The Word of the Week comes from the Grass-Mud Horse Lexicon, a glossary of terms created by Chinese netizens and encountered in online political discussions. These are the words of China’s online “resistance discourse,” used to mock and subvert the official language around censorship and political correctness.
Internet user who defends the Chinese government of their own free will, as opposed to a paid fifty center; abbreviation of “fifty center who brings their own provisions” (自带干粮的五毛 zì dài gānliang de wǔmáo).
Volunteer fifty centers emerged as a reaction to criticism of the government and liberal intellectual commentary. Undercover commentators who write in favor of government policies are often called “fifty centers,” after the fifty cents they allegedly earn for each post. Volunteer fifty centers are instead self-identified and claim their pro-government opinions as their own.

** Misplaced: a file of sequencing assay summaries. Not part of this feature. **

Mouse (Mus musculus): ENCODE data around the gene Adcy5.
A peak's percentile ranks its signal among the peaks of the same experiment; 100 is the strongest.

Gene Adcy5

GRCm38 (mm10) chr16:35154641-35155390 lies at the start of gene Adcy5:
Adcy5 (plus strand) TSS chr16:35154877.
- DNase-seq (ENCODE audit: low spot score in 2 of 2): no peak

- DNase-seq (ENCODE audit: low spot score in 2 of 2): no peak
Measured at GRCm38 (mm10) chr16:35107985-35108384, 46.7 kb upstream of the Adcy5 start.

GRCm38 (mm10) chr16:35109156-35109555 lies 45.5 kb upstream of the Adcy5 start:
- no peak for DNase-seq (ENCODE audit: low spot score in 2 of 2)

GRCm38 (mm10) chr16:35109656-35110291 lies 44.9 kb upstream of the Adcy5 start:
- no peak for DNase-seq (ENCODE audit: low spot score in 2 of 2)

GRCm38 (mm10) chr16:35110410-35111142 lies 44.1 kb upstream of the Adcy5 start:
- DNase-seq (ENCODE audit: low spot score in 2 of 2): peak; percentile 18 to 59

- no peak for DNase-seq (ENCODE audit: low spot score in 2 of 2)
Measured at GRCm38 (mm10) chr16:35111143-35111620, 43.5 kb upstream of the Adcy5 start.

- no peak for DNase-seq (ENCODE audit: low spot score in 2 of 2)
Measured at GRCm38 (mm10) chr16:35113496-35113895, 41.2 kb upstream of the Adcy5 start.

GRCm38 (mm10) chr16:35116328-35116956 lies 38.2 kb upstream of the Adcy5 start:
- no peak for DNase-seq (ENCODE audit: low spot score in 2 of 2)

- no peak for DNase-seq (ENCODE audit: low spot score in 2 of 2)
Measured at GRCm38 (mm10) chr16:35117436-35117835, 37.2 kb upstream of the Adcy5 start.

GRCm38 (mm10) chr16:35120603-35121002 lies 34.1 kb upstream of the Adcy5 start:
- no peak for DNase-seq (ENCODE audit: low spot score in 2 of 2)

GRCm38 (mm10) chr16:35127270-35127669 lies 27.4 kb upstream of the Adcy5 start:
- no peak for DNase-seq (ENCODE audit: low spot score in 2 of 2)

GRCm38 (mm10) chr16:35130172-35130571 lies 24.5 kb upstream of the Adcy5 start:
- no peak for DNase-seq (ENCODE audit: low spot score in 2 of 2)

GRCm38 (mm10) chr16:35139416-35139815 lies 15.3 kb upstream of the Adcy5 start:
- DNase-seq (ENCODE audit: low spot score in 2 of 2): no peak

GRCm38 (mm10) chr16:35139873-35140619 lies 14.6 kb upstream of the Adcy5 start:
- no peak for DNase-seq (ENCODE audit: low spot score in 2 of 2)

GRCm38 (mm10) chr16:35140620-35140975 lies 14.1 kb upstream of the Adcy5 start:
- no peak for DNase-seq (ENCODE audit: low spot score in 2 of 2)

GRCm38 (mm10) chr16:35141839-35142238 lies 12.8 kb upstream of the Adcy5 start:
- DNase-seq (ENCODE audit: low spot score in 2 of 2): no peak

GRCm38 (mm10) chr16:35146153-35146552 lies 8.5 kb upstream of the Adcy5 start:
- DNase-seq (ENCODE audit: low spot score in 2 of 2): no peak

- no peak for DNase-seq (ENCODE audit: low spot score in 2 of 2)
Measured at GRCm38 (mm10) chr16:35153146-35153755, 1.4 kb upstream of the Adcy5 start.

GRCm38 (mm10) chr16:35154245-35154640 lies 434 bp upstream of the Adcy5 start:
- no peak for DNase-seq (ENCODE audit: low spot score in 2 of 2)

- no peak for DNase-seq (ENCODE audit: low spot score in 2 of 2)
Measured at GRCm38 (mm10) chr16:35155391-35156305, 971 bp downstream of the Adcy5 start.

Over time, the line between fifty centers and volunteer fifty centers has blurred. Any pro-government comment may be disparagingly labelled as the work of either the “Fifty Cent Party” or the volunteer fifty centers. Meanwhile, the government encourages the unremunerated spread of “positive energy” online through programs such as the Communist Youth League’s Youth Internet Civilization Volunteer Campaign.
Jiangyanhang (@姜雁航): Some people say volunteer fifty centers are brain damaged, but I think they’re the highest form of the fifty cent species. (March 29, 2015)
See also Fifty Cent Party.
Want to learn more subversive netizen slang? Check out Decoding the Chinese Internet: A Glossary of Political Slang. Available for $2.99 in the Kindle, Google Play, and iTunes stores. All proceeds from the sale of this eBook support China Digital Times.